The Connection Between Cognitive Laziness and Social Media

When you don't make the effort to think and think critically, it's easier for you to fall victim to certain false information. A position that means you're more vulnerable to the kind of manipulation that the mainstream media perpetuates.
The Connection Between Cognitive Laziness and Social Media
Valeria213

Written and verified by the psychologist Valeria213 in 15 November, 2021.

Last update: 15 November, 2021

Everyone possesses the fabulous ability to reason. However, although you think, in reality, you don’t do it particularly well, and sometimes you get carried away by cognitive laziness. This subtle defect means, in effect, that you leave your analysis capacity on standby and lower the barriers that impose filters and restraints on any lies and manipulation you encounter.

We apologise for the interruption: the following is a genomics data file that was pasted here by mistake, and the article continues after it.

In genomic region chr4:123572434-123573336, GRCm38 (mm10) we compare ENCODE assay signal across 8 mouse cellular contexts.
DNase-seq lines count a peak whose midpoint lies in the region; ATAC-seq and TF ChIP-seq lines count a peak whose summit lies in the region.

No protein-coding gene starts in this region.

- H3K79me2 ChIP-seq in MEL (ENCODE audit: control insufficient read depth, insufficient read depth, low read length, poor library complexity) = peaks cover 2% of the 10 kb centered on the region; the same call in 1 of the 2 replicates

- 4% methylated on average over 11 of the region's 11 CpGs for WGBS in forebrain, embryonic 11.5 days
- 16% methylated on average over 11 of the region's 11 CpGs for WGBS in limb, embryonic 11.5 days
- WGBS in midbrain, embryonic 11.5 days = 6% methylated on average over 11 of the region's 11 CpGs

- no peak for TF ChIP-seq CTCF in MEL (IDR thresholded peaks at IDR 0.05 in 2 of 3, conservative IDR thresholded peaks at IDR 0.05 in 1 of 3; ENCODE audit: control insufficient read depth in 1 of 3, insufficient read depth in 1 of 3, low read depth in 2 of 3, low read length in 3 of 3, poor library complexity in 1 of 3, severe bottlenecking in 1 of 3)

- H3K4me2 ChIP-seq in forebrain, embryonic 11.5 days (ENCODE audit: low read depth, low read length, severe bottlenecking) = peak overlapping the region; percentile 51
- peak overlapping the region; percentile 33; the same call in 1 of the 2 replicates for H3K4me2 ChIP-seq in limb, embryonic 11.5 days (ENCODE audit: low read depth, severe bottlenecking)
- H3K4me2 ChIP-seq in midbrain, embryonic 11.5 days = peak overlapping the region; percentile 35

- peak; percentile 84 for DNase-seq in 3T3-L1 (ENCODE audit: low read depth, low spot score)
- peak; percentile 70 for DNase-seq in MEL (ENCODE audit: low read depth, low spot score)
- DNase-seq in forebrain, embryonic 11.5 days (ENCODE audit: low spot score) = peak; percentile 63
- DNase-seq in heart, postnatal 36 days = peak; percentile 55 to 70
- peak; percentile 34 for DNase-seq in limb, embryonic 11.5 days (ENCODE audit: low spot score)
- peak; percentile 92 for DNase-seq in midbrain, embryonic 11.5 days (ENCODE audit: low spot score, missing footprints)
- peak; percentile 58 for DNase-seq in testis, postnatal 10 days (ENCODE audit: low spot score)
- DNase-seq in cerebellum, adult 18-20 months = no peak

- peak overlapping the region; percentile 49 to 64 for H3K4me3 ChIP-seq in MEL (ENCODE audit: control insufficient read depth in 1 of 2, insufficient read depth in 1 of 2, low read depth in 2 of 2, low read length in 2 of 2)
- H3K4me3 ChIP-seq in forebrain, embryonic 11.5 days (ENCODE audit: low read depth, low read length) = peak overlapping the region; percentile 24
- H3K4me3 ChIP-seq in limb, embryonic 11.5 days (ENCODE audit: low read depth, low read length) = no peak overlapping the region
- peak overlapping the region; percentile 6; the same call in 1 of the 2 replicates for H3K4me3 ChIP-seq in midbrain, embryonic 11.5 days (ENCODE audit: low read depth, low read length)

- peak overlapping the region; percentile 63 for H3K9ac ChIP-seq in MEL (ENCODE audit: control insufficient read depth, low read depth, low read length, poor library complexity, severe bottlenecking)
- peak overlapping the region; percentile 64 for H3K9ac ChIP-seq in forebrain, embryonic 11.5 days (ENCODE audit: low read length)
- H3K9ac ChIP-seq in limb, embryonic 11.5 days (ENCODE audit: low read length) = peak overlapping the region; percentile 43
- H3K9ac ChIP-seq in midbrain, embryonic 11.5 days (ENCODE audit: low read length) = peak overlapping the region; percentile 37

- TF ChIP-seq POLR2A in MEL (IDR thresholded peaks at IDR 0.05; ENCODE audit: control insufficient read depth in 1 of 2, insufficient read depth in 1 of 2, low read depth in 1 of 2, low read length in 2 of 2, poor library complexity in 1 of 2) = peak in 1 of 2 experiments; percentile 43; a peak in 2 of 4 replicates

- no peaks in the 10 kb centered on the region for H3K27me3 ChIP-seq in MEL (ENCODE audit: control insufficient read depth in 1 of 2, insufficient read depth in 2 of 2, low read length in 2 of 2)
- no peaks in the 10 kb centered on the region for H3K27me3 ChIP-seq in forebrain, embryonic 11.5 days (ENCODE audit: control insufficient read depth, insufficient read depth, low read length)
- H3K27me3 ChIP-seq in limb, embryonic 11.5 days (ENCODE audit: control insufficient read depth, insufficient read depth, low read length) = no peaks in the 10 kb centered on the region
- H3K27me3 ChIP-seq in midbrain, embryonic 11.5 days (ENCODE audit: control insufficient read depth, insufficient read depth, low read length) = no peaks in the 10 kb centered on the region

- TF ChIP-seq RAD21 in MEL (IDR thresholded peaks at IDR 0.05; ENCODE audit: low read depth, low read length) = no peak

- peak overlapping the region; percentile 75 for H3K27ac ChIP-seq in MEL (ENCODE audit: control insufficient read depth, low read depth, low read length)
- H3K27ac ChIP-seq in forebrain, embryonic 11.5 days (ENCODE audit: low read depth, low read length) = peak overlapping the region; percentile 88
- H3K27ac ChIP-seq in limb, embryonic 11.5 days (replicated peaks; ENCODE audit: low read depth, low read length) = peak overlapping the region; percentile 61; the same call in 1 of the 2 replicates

This topic is more relevant than it might seem at first glance. In fact, something we know from psychology and neuroscience is that thinking requires a cognitive investment that translates into energy expenditure. Indeed, multiple executive functions are activated. For example, attention, analysis, synthesis, comparison, judgment, etc. Nevertheless, your brain is lazier than you think.

As a  matter of fact, your brain prefers to save time. For this reason, it lets itself be carried away and function on automatic pilot. Unfortunately, this means that it lazily accepts everything, no matter how biased or prejudiced that information might be. This can be dangerous. Because, if you don’t think as you should, you accept false information and treat it as true. Indeed, he who doubts nothing is a victim of everything…